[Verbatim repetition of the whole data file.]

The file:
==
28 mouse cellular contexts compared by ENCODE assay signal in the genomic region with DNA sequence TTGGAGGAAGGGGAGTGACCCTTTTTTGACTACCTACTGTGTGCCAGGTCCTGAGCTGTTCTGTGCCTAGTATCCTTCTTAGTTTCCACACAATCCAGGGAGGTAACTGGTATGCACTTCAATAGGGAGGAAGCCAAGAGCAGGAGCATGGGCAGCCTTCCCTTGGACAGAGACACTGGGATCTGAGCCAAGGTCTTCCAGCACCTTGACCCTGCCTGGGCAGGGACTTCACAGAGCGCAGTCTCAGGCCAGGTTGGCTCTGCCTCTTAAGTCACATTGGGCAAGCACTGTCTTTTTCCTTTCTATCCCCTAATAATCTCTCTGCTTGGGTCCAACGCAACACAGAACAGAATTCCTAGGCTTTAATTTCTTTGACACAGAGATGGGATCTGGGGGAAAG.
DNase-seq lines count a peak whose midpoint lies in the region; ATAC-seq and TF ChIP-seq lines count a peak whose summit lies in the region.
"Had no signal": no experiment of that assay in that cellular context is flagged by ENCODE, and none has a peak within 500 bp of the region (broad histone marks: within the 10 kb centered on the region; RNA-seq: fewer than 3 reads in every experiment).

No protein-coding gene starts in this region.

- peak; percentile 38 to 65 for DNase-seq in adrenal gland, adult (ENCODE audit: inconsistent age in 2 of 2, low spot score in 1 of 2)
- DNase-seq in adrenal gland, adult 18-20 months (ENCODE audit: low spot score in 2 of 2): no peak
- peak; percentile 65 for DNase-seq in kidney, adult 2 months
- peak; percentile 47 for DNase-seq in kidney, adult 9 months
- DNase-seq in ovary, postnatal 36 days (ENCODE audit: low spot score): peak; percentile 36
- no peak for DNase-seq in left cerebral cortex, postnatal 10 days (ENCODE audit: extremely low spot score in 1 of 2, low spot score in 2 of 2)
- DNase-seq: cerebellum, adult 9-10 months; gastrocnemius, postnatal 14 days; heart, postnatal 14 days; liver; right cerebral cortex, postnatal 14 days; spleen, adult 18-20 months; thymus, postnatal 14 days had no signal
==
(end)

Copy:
28 mouse cellular contexts compared by ENCODE assay signal in the genomic region with DNA sequence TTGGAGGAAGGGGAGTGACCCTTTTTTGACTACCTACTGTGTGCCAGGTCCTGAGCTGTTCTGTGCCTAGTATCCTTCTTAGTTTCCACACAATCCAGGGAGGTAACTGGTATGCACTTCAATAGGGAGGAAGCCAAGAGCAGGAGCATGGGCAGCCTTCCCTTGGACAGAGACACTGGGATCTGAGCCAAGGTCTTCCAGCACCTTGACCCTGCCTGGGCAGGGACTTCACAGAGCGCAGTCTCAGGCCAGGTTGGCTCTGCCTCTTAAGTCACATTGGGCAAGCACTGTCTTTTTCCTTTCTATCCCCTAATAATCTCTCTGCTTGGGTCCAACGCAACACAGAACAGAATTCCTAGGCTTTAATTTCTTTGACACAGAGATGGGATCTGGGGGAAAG.
DNase-seq lines count a peak whose midpoint lies in the region; ATAC-seq and TF ChIP-seq lines count a peak whose summit lies in the region.
"Had no signal": no experiment of that assay in that cellular context is flagged by ENCODE, and none has a peak within 500 bp of the region (broad histone marks: within the 10 kb centered on the region; RNA-seq: fewer than 3 reads in every experiment).

No protein-coding gene starts in this region.

- peak; percentile 38 to 65 for DNase-seq in adrenal gland, adult (ENCODE audit: inconsistent age in 2 of 2, low spot score in 1 of 2)
- DNase-seq in adrenal gland, adult 18-20 months (ENCODE audit: low spot score in 2 of 2): no peak
- peak; percentile 65 for DNase-seq in kidney, adult 2 months
- peak; percentile 47 for DNase-seq in kidney, adult 9 months
- DNase-seq in ovary, postnatal 36 days (ENCODE audit: low spot score): peak; percentile 36
- no peak for DNase-seq in left cerebral cortex, postnatal 10 days (ENCODE audit: extremely low spot score in 1 of 2, low spot score in 2 of 2)
- DNase-seq: cerebellum, adult 9-10 months; gastrocnemius, postnatal 14 days; heart, postnatal 14 days; liver; right cerebral cortex, postnatal 14 days; spleen, adult 18-20 months; thymus, postnatal 14 days had no signal